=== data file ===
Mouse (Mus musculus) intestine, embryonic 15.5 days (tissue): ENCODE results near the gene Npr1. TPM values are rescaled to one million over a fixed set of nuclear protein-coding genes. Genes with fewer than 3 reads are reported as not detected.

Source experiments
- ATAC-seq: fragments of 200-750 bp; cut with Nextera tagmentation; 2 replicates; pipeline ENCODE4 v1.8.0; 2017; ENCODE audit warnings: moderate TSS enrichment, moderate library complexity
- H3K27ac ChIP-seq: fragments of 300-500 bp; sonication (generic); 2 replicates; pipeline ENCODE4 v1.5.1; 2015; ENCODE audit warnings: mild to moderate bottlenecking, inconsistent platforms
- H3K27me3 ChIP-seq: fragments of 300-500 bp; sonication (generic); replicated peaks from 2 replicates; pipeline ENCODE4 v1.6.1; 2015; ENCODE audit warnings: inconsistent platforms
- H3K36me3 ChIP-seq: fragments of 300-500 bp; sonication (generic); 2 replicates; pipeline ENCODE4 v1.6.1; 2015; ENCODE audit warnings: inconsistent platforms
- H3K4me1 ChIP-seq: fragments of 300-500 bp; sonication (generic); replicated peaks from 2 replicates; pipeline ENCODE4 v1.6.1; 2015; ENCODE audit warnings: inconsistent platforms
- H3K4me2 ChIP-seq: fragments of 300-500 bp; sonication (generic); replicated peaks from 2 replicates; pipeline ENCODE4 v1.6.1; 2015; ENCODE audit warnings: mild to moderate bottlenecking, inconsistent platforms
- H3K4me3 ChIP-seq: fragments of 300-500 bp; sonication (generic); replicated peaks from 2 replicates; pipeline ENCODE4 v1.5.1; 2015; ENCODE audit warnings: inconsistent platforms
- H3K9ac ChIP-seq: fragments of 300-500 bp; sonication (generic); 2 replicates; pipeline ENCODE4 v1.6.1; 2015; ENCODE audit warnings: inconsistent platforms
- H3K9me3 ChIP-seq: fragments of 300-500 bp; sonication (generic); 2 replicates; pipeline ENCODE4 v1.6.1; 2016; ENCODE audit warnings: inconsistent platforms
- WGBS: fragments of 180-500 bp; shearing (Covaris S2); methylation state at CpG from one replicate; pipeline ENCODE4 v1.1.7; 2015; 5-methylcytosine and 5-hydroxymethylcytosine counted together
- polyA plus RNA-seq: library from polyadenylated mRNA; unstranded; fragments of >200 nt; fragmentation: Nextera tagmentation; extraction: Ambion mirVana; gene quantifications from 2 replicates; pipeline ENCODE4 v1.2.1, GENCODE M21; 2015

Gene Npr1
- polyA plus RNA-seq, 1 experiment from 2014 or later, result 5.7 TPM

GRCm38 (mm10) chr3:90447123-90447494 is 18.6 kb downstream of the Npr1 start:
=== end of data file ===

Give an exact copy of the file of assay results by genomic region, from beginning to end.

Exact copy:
Mouse (Mus musculus) intestine, embryonic 15.5 days (tissue): ENCODE results near the gene Npr1. TPM values are rescaled to one million over a fixed set of nuclear protein-coding genes. Genes with fewer than 3 reads are reported as not detected.

Source experiments
- ATAC-seq: fragments of 200-750 bp; cut with Nextera tagmentation; 2 replicates; pipeline ENCODE4 v1.8.0; 2017; ENCODE audit warnings: moderate TSS enrichment, moderate library complexity
- H3K27ac ChIP-seq: fragments of 300-500 bp; sonication (generic); 2 replicates; pipeline ENCODE4 v1.5.1; 2015; ENCODE audit warnings: mild to moderate bottlenecking, inconsistent platforms
- H3K27me3 ChIP-seq: fragments of 300-500 bp; sonication (generic); replicated peaks from 2 replicates; pipeline ENCODE4 v1.6.1; 2015; ENCODE audit warnings: inconsistent platforms
- H3K36me3 ChIP-seq: fragments of 300-500 bp; sonication (generic); 2 replicates; pipeline ENCODE4 v1.6.1; 2015; ENCODE audit warnings: inconsistent platforms
- H3K4me1 ChIP-seq: fragments of 300-500 bp; sonication (generic); replicated peaks from 2 replicates; pipeline ENCODE4 v1.6.1; 2015; ENCODE audit warnings: inconsistent platforms
- H3K4me2 ChIP-seq: fragments of 300-500 bp; sonication (generic); replicated peaks from 2 replicates; pipeline ENCODE4 v1.6.1; 2015; ENCODE audit warnings: mild to moderate bottlenecking, inconsistent platforms
- H3K4me3 ChIP-seq: fragments of 300-500 bp; sonication (generic); replicated peaks from 2 replicates; pipeline ENCODE4 v1.5.1; 2015; ENCODE audit warnings: inconsistent platforms
- H3K9ac ChIP-seq: fragments of 300-500 bp; sonication (generic); 2 replicates; pipeline ENCODE4 v1.6.1; 2015; ENCODE audit warnings: inconsistent platforms
- H3K9me3 ChIP-seq: fragments of 300-500 bp; sonication (generic); 2 replicates; pipeline ENCODE4 v1.6.1; 2016; ENCODE audit warnings: inconsistent platforms
- WGBS: fragments of 180-500 bp; shearing (Covaris S2); methylation state at CpG from one replicate; pipeline ENCODE4 v1.1.7; 2015; 5-methylcytosine and 5-hydroxymethylcytosine counted together
- polyA plus RNA-seq: library from polyadenylated mRNA; unstranded; fragments of >200 nt; fragmentation: Nextera tagmentation; extraction: Ambion mirVana; gene quantifications from 2 replicates; pipeline ENCODE4 v1.2.1, GENCODE M21; 2015

Gene Npr1
- polyA plus RNA-seq, 1 experiment from 2014 or later, result 5.7 TPM

GRCm38 (mm10) chr3:90447123-90447494 is 18.6 kb downstream of the Npr1 start: